by David Scott Klajic
Divorce, the Army and a Decade in the Spiritual Wilderness
As mentioned earlier, I spent two years in graduate school, learning Christian counseling. I was married to my first wife at the time, another lifelong Church of Christ member.
Toward the end of my time in the seminary, I had approached the elders of our congregation about turning my internship (which I was doing there) into a full-time counseling ministry. This meant I was making my unpaid work into a full time job with the church. I had pitched it to them and they agreed. So I spent the next 6 months or so drumming up and securing the funding that would eventually be my paycheck. It was an exciting time, as I was finally going to leave the family business working with my dad and do what I really wanted to do.
Unfortunately, at that same time, my wife hit me the news that she was leaving me and wanted a divorce. This was a shock to me, and sparing the details of it, reverberated into other areas of my life—including the job I was about to start.
The elders decided that I was not qualified to be a church counselor, in light of the fact that I was going through a divorce. This is debatable, but the bottom line is, they were the ones writing the check. I was divorc(ing), and had a masters degree that was pretty much useless outside of the pastoral context—with a student loan price tag in the stratosphere.
So, I joined the Army!
At 29 years old, I left everything I cared about (I grew up, went to college and graduate school and all my loved ones lived in Southern California) for a change of scenery. The army would pay my student loans and I could see the world. I ended up seeing North Carolina.
It was during those first few years that I, for the most part abandoned the Church of Christ, because I was angry, and what the Hell? I felt they abandoned me by not pressuring my wife to stay with me. After all, I had not cheated, I was not abusive, etc. I had devoted 30 years of my life to the church and that was what I got.
It didn’t have to make sense, but it worked as a way for me enter a very dark time. I started smoking, drinking, and engaging 100% in the life of a single enlisted soldier. The reader may infer what they want from that.
Over the next four years, I would occasionally slip in to the back pews of a Church of Christ, and even led singing from time to time, but I did not belong there anymore.
I cannot say there was a moment when the fog lifted and I decided to snap out of it. It was more gradual than that. My initial time in the army was coming to an end, I wanted to go back to graduate school to get my PhD in psychology. So I applied and got in. In the fall of 2004, I entered a PhD program in the northern California bay area. Again, I would occasionally go to church, but for the most part, I just did the serial monogamy, “girlfriend” thing, which I knew was not compatible with any sort of Christian life. So rather than being a hypocrite I just did what I wanted to do. My conscience always bothered me, but clearly not enough yet to do anything about it.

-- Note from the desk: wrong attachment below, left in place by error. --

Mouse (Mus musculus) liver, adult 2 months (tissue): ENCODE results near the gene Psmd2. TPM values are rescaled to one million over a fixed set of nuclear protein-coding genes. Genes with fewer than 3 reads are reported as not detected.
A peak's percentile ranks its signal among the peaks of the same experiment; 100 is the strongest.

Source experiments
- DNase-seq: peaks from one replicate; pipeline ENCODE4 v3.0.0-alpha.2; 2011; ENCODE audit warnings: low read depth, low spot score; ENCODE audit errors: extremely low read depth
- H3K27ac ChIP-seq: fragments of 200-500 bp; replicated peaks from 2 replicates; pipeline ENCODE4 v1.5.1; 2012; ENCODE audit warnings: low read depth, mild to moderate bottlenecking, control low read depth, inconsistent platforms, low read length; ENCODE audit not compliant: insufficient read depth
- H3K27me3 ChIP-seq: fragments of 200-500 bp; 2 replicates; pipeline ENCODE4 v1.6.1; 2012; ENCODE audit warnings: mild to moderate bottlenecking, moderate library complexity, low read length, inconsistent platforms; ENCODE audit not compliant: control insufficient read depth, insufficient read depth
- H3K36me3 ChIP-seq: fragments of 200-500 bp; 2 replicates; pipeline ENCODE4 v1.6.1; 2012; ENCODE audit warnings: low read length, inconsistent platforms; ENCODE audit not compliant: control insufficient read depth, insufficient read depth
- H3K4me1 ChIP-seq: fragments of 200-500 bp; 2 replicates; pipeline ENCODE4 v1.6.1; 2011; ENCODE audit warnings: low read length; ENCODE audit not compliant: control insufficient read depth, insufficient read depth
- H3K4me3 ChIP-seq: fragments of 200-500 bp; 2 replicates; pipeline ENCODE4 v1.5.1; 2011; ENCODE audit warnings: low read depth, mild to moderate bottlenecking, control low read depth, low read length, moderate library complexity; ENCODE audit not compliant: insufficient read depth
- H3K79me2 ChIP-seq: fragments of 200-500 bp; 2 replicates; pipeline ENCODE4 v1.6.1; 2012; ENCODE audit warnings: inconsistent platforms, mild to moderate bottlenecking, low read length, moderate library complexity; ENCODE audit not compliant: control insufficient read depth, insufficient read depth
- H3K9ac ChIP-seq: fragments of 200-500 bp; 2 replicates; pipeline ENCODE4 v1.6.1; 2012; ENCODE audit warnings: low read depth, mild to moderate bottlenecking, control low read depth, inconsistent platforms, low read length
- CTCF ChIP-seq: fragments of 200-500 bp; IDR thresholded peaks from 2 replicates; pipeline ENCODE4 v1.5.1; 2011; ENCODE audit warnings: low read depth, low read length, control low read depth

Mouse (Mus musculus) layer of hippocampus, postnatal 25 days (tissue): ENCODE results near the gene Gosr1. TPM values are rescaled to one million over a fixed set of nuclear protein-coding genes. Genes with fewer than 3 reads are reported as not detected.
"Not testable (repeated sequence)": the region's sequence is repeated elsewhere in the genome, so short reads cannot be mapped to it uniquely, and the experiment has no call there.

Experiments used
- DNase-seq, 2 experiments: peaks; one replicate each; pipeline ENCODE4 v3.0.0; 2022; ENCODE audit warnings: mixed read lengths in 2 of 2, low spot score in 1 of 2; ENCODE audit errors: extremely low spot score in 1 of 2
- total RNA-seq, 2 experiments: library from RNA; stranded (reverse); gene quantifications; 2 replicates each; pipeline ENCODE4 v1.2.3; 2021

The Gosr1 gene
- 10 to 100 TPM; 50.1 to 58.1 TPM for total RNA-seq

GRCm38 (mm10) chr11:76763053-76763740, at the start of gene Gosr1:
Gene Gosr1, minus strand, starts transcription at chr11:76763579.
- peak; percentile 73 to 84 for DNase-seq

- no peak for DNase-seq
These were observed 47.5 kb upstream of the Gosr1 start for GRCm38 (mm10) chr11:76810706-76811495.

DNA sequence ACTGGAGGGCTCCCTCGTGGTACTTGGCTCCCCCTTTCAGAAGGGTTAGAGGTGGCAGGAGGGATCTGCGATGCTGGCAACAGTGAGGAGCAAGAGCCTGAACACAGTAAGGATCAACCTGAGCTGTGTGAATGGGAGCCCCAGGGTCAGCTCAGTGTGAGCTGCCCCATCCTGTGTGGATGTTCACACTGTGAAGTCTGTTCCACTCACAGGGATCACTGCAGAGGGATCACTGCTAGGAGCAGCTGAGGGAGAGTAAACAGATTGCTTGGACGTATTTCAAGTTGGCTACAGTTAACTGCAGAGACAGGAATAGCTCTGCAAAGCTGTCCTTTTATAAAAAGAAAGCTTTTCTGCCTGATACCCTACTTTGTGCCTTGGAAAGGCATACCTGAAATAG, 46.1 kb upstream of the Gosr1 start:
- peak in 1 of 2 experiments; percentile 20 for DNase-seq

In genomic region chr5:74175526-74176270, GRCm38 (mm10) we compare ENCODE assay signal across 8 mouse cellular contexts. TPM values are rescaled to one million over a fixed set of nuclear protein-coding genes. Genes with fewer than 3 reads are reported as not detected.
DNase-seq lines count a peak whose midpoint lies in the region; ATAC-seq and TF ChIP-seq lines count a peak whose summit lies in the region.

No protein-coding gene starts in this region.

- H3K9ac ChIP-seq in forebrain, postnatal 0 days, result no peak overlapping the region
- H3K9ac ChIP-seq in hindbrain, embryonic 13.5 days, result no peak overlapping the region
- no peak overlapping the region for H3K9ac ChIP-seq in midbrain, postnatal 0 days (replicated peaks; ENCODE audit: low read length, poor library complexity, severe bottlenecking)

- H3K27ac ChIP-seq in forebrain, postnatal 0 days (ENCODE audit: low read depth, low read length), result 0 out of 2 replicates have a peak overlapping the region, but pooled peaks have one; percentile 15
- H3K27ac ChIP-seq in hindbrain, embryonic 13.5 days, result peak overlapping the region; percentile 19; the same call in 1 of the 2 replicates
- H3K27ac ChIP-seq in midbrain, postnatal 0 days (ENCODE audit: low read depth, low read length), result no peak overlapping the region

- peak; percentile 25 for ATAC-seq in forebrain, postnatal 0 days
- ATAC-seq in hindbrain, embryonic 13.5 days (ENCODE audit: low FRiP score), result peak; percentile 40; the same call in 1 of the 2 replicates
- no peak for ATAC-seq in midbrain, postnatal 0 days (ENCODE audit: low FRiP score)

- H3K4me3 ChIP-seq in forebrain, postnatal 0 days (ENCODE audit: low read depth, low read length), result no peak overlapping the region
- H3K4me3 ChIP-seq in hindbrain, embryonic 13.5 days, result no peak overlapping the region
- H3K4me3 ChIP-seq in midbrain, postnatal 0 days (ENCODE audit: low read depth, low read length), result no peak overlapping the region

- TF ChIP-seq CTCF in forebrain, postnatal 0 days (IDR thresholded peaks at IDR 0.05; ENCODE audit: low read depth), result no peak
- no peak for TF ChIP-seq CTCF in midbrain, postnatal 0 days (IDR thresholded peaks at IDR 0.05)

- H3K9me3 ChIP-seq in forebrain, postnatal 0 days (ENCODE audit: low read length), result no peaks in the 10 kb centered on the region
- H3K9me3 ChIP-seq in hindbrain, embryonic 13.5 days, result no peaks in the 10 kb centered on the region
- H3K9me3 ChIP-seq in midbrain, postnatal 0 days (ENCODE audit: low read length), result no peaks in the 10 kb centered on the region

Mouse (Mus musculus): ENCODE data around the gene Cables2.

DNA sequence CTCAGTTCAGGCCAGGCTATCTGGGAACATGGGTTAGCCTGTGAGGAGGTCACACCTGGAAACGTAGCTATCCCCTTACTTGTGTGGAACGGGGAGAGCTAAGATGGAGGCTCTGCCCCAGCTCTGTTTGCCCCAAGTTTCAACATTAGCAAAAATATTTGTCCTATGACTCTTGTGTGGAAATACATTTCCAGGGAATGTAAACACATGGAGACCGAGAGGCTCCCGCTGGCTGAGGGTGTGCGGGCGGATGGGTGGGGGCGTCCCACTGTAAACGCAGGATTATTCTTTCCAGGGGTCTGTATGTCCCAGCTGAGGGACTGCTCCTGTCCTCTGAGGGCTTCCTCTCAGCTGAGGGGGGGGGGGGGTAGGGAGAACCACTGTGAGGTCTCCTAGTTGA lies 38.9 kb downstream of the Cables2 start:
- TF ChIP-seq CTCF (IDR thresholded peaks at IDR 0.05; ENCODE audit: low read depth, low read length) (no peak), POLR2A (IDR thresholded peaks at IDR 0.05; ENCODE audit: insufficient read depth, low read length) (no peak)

In my 4th year of the program, I met my current wife. She was nominally Catholic, and a single mom. We did the usual, socially normative euphemistic routine of “dating” just like everyone else does. We were married about a year later, and then I was headed back to active duty—this time as an officer and psychology intern. We packed up our stuff and moved to Georgia.
By this time, I was beginning to feel the sting of missing a serious, stable church family. My wife would never be comfortable in the Church of Christ. This discussion was gone over several time. The Catholic Church made me feel like I was worshipping idols and Mary and calling another man “father!” Yikes!
So the compromise ended up being a Presbyterian church. They had a “high church” feel (it was for the most part liturgical) but I recognized enough of the theology and practice to be comfortable. In all we spent 2 years there, and I was even elected to the elder board. Our daughter, who was born while we were there was baptized in that church.
We moved to Texas and started worshipping at another Presbyterian church, and had our next one, a boy, baptized there. It seemed this was going to be our newly formed faith tradition. It was during this time I went on my first deployment to Afghanistan. When I returned, my father’s health was failing and we were not talking much. He was angry with me because I did not call him/write him much while I was deployed. We had one final skype conversation and he blew up at me. We stopped communicating at that point. My parents had divorced right after I graduated from high school, so I didn’t get to do much third party communication with my mom. It was a rough time. He died about a year later, with that angry skype conversation being the last time we ever spoke.
Readers should not be too heartbroken at this point. The previous 42 years of my life and relationship with him were fantastic. It ended on a down note, but we were very close my whole life. That is the part I choose to remember and dwell on. His cloak and dagger story of intrigue, bravery and escape from totalitarianism makes him a bit of an archetype/hero for me.
And the best part is, the story is true.